Old Rock happily sat at the edge of the forest “for as long as anyone could remember. And even before that” until one day friends begin to brag about their many adventures. Hummingbird’s stories of flight remind Old Rock about what it was like to sit in darkness before erupting from a volcano. Spotted Beetle’s tales of scaling trees to watch animals and ships remind Old Rock of times when dinosaurs roamed before giant glaciers covered the land. Tall Pine’s dancing in the wind inspires rock to recant what it was like to tumble down a ridge and land in a vast grassland full of mastodon. Old Rock’s friends are finally convinced that staying in one place for as long as anyone can remember might not be that bad when Old Rock shares what it has been like to watch seedlings grow into tall pine forests while listening to stories of adventure and travel from good friends. Anthropomorphic flora, fauna, and rock illustrations paired with occasional conversation bubbles add whimsy to the story. The final page consists of an illustrated timeline spanning from 18 million years ago to present day providing additional facts about Old Rock’s journey.
THOUGHTS: Connect this book to a science lesson about the rock cycle, geology, earth history, or just read it aloud for fun. I think students will enjoy the humor of this book while also appreciating the geological facts rooted in Old Rock’s stories. SEL connections can also be made with Old Rock’s contentedness to be still and live in the present.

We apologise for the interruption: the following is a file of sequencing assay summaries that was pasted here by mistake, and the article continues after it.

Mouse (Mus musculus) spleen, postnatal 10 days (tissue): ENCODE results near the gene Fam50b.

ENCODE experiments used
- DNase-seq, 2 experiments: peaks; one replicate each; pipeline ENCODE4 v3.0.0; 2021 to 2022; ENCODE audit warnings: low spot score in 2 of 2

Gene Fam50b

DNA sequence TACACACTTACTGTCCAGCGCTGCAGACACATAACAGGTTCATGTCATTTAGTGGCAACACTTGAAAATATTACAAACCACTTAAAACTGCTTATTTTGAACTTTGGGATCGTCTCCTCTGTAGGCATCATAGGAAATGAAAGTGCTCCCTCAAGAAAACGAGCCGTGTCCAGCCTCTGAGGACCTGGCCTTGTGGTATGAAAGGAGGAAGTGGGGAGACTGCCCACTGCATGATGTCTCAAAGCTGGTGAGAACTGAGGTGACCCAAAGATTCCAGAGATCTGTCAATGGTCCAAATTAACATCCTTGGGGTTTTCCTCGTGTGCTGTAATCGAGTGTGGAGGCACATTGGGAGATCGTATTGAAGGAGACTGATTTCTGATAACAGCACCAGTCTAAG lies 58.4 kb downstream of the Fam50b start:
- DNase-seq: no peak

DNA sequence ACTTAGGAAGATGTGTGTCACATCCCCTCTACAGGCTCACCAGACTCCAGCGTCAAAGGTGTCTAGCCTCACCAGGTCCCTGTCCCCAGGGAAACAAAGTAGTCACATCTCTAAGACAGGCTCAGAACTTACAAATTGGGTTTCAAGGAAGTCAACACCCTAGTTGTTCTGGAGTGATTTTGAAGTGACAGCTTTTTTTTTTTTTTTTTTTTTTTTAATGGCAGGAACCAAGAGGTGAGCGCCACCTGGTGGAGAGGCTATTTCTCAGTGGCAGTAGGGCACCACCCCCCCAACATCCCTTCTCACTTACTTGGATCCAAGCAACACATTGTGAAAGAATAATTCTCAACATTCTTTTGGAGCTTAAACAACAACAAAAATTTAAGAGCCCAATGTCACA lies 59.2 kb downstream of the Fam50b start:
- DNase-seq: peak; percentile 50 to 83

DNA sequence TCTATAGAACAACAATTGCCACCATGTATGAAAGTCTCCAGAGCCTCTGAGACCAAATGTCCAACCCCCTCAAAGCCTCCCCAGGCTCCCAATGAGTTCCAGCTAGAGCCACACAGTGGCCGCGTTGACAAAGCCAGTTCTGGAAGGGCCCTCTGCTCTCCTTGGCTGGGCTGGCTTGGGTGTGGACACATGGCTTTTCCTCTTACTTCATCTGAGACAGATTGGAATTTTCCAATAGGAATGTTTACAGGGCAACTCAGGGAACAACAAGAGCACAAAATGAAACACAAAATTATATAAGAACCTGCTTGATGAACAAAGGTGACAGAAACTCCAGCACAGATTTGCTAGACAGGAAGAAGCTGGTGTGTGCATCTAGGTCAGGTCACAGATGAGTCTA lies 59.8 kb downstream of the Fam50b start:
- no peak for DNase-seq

Picture Book Jackie Fulton, Mt. Lebanon SD
Ventura, Marne. Fun STEM Challenges. Pebble, 2020. $20.49 ea. Set of 6 $122.94. 24 p. Grades K-3.
Building Boats that Float. 978-1-977-11297-2.
Building Marble Runs 978-1-977-11300-9.
Building Simple Traps. 978-1-977-11298-9.
Building Strong Bridges. 978-1-977-11299-6.
Building Sunshades. 978-1-977-11301-6.
Building Tough Towers. 978-1-977-11296-5.
In this book, we learn all about Marble Runs! In text young readers can understand, this book informs us as to what a marble run is, why we can build them, how we make our own, and a review of what we learned! This book also contains a glossary for important key words, both text and Internet sites where we can obtain more information, and even some critical thinking questions. This informative book will have young readers creating their own marble runs out of a variety of materials!
THOUGHTS: This is a must have for any STEM/STEAM teacher who works with young grades! A simple book to allow students to begin thinking about his/her own marble run and how to make it work. (Title Reviewed: Building Marble Runs)
507.8 Inventions Rachel Burkhouse, Otto-Eldred SD
Unconventional Science. ABDO Books, 2020. $23.00 ea. $138.00 set of 6. 48 p. Grades 5-8.
Burling, Alexis. Turning Poop Into Power. 978-1-532-11901-9.
Hand, Carol. Controlling Invasive Species with Goats. 978-1-532-11898-2.
Hustad, Douglas. Cleaning Up Plastic with Artificial Coastlines. 978-1-532-11897-5.
McCarthy, Cecilia Pinto. Capturing Carbon with Fake Trees. 978-1-532-11896-8.
—. Eating Bugs as Sustainable Food. 978-1-532-11899-9.
—. Harvesting Fog for Water. 978-1-532-11900-2
This series expertly presents new scientific ideas that many adults and students never may have considered, and aims to give some explanation about the pros and cons of each idea. In four chapters, readers learn about the environmental problem which led to the idea being considered, how well the idea could work, and problems with adopting the idea as a solution. The gross factor of Eating Bugs or Turning Poop into Power may turn off readers or prove irresistible to them. Chapters end with either compelling deeper thinking questions, or segments linking other documents to the text, again with thoughtful questions. The end matter includes glossary, index, fast facts, and further resources, and is notable for the “Stop and Think” section and the ABDO Book Links website (readers scan QR code to access resources for each specific book).